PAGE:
A woman who watched her mother die of COVID through a care home window while standing in torrential rain has said the treatment of families during the pandemic was “just inhumane”.
As coronavirus spread across the world, care homes were at the epicentre of the crisis due to the high numbers of elderly and clinically vulnerable people living there.
Strict rules were brought in curtailing visits to loved ones and one woman, Cristina, told Lunchtime Live that she found being separated from her mother very difficult:
“I’d visit my Mam every single day, if not twice a day, so that was very traumatic for me,” she recalled.
The family would regularly video called their mother on WhatsApp but her dementia meant she did not understand the technology and it always seemed like her attention was elsewhere:
“Time came then later on in the pandemic that we got half an hour for one person out of the family per week to go in,” Cristina continued.
“And we couldn’t touch her, couldn’t sit near her and my Mam was the kind of person, even through her dementia, she’d always put her handout and try to touch you.
“She just wanted affection all the time and I couldn’t give her that.”
Worse was to come when Cristina called up the care home and a member of staff told her that her mother had COVID and was on oxygen:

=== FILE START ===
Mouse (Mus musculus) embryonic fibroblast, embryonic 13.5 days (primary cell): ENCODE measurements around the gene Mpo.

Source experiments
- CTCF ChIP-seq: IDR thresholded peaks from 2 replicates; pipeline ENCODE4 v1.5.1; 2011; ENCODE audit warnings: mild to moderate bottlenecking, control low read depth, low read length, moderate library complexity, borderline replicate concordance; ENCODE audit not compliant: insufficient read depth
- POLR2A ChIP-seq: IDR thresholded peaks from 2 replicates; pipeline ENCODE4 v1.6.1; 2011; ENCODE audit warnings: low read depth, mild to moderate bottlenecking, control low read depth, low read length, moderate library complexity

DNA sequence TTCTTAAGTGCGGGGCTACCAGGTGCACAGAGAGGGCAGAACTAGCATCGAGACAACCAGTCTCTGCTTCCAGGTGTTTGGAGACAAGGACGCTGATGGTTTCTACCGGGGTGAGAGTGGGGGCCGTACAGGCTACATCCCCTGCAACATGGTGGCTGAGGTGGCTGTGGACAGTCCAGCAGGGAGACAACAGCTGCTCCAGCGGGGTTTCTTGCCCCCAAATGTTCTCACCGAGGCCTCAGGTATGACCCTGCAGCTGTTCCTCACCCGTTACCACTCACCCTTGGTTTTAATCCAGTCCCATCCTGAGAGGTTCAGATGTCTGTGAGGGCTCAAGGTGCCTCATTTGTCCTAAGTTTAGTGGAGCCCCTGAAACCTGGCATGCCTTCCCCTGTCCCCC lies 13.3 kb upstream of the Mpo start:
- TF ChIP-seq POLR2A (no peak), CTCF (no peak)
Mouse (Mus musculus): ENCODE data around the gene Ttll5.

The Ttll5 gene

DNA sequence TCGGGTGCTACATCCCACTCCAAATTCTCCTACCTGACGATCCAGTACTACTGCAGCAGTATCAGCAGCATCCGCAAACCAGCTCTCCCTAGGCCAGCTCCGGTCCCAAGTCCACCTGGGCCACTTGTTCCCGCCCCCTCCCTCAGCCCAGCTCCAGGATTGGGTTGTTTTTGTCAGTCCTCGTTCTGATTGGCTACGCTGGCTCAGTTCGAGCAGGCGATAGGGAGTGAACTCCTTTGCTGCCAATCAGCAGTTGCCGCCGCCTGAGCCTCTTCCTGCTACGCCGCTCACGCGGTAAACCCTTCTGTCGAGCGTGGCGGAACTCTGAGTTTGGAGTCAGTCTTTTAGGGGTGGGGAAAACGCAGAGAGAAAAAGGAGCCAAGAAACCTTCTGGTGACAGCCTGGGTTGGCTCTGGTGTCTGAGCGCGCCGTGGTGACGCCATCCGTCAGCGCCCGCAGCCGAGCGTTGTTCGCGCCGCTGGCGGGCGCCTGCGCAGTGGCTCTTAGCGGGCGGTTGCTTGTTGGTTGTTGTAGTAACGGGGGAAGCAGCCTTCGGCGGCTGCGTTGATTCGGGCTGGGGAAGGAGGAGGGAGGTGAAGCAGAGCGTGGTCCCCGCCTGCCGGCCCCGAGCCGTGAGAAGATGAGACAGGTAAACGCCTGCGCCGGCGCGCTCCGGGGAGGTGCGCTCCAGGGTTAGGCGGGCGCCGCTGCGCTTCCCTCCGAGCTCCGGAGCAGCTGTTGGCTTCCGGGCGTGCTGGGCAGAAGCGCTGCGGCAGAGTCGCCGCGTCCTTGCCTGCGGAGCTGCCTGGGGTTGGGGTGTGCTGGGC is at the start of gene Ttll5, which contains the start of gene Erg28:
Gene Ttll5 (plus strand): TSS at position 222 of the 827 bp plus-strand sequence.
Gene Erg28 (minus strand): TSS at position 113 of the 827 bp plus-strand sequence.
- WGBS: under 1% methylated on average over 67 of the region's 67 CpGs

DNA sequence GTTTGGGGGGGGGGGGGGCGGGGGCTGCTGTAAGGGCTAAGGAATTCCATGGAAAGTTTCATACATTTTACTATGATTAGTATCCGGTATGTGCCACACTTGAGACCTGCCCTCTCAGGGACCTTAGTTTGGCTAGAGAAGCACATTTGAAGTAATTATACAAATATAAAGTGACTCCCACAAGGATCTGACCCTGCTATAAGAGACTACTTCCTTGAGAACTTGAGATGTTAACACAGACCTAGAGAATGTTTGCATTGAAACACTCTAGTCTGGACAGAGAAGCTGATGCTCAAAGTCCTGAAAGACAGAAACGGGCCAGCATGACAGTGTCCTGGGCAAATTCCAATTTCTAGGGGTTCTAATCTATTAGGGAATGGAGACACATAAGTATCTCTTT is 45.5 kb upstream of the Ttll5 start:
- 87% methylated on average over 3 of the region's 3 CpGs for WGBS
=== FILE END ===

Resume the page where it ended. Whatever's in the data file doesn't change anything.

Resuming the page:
“So I begged them, I begged them on the phone to let me come out to be with her and they said, ‘No, keep your phone on,’” Cristina added.
“In a panic I just rang the rest of the family and said, ‘There’s something not right, Mam has COVID. I don’t think she’s doing too good.’
“So my brother and his wife came into me and as they came in I got another phone call saying, ‘You need to come out.’
“So I asked them, ‘Is my Mam dying?’ And they just said, ‘No, you need to come out.’
“And there was a second phone call when I was just trying to get organised to get out the door… and my sister answered my phone and they said, ‘Bring an umbrella.
“So we ended up watching my Mam die for over two hours in torrential rain and wind outside the window.
“And even when we arrived at that door that night, the staff didn’t know why we were there.
“They weren’t even informed that we were coming out. They were looking at us as if, ‘Who are ye?’”
“The worst thing about it was no member of staff went into check on her in all the time we were there.
“She died completely alone with us watching her and it’s the most traumatic experience that anybody could ever imagine.
“It’s just inhumane; inhumane is the only way I could describe it because I have to live with that every single day - as do the rest of my family.
“This can’t happen to families again. Things do have to change. Families should be allowed in - especially at the end of life. It’s just traumatic for families that are still having to live with what happened.”
Last year Denis A Cusack, a professor at UCD and a senior coroner for the County Kildare District, concluded that care homes had “borne the brunt” of COVID-19 deaths and that “we've got to remember and learn from these deaths.”
Main image: A woman on oxygen. Picture by: Alamy.com